Rockets fired from Lebanon struck northern Israel early Tuesday for the first time in more than two years, drawing a burst of Israeli artillery fire across the tense border, the Israeli military said.
No casualties or major damage were reported on either side, and no one claimed responsibility for the attack. The military said at least two of the rockets landed on Israeli soil, and that Israeli guns shelled the area where the fire had originated.
The U.N. peacekeeping force in southern Lebanon, known as UNIFIL, said it had deployed additional troops and stepped up patrols in the area to prevent any further violence.
UNIFIL's commander, Maj. Gen. Alberto Asarta Cuevas, said in a statement that he was in close contact with Israeli and Lebanese officials. "There is a need to act with restraint and the parties have reassured me of the continued commitment to maintain the cessation of hostilities," he said.
UNIFIL has policed southern Lebanon to enforce a cease-fire that ended a bloody, monthlong war between Israel and the Lebanese guerrilla group Hezbollah in the summer of 2006. Israeli officials said they did not believe Hezbollah was involved in Tuesday's attack.
The flare-up comes at a time when the entire region is engulfed in violence and upheaval, with thousands killed in the regime's crackdown on protesters in Syria and after popular uprisings ousted longtime rulers in Libya, Egypt, Tunisia and Yemen.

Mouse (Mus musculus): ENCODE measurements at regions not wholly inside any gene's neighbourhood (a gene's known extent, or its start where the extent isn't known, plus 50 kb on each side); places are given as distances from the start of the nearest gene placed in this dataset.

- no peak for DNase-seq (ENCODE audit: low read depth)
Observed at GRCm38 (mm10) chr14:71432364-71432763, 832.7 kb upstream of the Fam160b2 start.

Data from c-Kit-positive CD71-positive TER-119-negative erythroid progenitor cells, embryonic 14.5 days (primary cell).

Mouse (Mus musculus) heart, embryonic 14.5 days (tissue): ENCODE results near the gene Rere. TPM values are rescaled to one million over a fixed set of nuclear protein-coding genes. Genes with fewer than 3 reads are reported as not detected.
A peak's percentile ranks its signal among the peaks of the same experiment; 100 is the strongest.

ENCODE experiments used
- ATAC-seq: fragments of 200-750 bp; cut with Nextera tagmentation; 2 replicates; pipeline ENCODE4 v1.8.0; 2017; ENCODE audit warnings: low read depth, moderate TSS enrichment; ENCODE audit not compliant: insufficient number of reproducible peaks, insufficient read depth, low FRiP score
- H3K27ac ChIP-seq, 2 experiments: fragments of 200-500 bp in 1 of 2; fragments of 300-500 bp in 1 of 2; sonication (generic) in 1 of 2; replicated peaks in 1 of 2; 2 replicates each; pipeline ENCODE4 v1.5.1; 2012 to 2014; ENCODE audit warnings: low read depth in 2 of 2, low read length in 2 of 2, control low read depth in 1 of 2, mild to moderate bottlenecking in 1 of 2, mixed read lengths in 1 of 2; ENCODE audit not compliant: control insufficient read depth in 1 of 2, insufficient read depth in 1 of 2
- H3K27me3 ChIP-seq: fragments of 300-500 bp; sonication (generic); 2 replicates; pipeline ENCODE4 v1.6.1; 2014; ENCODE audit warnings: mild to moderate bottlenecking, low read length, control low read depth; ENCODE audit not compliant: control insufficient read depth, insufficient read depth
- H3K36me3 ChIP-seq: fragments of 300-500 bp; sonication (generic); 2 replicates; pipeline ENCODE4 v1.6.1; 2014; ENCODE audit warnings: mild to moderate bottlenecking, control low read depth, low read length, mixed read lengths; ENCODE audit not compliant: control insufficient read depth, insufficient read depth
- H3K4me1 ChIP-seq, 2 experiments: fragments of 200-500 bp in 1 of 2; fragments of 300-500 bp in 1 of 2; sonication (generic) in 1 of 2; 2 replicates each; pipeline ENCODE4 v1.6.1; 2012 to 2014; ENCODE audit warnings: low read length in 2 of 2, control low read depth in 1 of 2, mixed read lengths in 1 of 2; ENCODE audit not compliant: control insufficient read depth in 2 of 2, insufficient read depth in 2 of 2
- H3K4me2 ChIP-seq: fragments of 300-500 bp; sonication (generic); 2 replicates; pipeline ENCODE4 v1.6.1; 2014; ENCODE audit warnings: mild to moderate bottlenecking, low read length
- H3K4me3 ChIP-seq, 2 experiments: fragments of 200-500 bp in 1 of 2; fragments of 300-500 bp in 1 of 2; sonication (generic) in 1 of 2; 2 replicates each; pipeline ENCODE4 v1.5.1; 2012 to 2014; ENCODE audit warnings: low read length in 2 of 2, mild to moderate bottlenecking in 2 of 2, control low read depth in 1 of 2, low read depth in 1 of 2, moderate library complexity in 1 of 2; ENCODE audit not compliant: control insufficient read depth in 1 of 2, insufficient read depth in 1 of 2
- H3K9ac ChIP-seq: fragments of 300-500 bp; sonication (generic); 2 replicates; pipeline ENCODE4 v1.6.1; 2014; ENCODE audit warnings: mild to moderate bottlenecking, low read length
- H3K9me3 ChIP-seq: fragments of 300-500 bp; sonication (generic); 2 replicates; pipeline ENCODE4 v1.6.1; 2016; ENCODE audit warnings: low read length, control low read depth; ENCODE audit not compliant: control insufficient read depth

The Israeli military said it did not expect Tuesday's incident to touch off a wider conflict with Lebanon. In a statement, however, it said it regarded the attack as "severe" and held the Lebanese government and army responsible for preventing rocket fire at Israel.
A Lebanese security official told The Associated Press that one rocket was fired from Lebanon and that Israel hit back with six rockets, which landed in an empty area. The official spoke on condition of anonymity because he was not authorized to speak to the media.
Israel's Army Radio station said it was the eighth rocket attack since the 2006 war. Hezbollah has not claimed responsibility for any of the attacks, but smaller militant organizations, some Palestinian and some linked to al-Qaida, have launched rockets on several occasions.
None of the rocket attacks has caused serious casualties. But in August 2010, two Lebanese soldiers, a Lebanese journalist and an Israeli soldier were killed in a brief border clash touched off by Lebanese army fire toward an Israeli military base.
Overall, however, the border has been largely quiet but tense since the 2006 war, which was sparked by a deadly cross-border attack by Hezbollah on an Israeli military patrol.
During that fighting, Israel bombed Hezbollah's strongholds and Hezbollah barraged northern Israel with nearly 4,000 rockets.
About 1,200 Lebanese and 160 Israelis were killed in the conflict, which ended with the U.N.-brokered truce that sent thousands of Lebanese troops and international peacekeepers to south Lebanon.
Although the cease-fire agreement forbade Hezbollah to rearm, Israel contends the group has since replenished its arsenal with even more powerful weapons.
Associated Press writer Elizabeth A. Kennedy contributed to this report from Beirut.